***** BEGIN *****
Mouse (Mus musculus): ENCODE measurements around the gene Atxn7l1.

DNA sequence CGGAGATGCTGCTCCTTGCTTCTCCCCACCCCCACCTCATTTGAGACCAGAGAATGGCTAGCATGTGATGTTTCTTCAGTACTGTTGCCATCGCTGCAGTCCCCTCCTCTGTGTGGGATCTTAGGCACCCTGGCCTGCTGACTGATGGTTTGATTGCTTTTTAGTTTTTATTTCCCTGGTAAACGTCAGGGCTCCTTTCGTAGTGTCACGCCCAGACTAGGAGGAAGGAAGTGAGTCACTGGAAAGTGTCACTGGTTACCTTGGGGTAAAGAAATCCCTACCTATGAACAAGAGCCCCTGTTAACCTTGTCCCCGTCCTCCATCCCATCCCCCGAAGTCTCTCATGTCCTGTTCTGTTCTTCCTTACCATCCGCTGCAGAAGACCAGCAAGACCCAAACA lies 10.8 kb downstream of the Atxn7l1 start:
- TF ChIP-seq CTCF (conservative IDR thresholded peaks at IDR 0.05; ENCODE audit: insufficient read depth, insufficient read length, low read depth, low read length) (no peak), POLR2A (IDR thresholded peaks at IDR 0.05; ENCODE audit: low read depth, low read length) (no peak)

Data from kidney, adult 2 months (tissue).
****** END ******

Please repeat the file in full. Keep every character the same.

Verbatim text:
Mouse (Mus musculus): ENCODE measurements around the gene Atxn7l1.

DNA sequence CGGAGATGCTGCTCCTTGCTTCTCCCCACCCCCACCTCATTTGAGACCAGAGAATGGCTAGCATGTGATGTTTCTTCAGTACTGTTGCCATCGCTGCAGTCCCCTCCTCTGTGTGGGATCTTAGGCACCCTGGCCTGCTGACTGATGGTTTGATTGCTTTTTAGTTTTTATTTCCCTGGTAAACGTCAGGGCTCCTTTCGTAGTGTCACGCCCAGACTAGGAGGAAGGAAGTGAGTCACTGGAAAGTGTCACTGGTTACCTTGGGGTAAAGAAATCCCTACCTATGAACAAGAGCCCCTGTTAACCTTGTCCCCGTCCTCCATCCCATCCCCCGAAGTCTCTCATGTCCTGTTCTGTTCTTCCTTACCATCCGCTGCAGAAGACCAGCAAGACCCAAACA lies 10.8 kb downstream of the Atxn7l1 start:
- TF ChIP-seq CTCF (conservative IDR thresholded peaks at IDR 0.05; ENCODE audit: insufficient read depth, insufficient read length, low read depth, low read length) (no peak), POLR2A (IDR thresholded peaks at IDR 0.05; ENCODE audit: low read depth, low read length) (no peak)

Data from kidney, adult 2 months (tissue).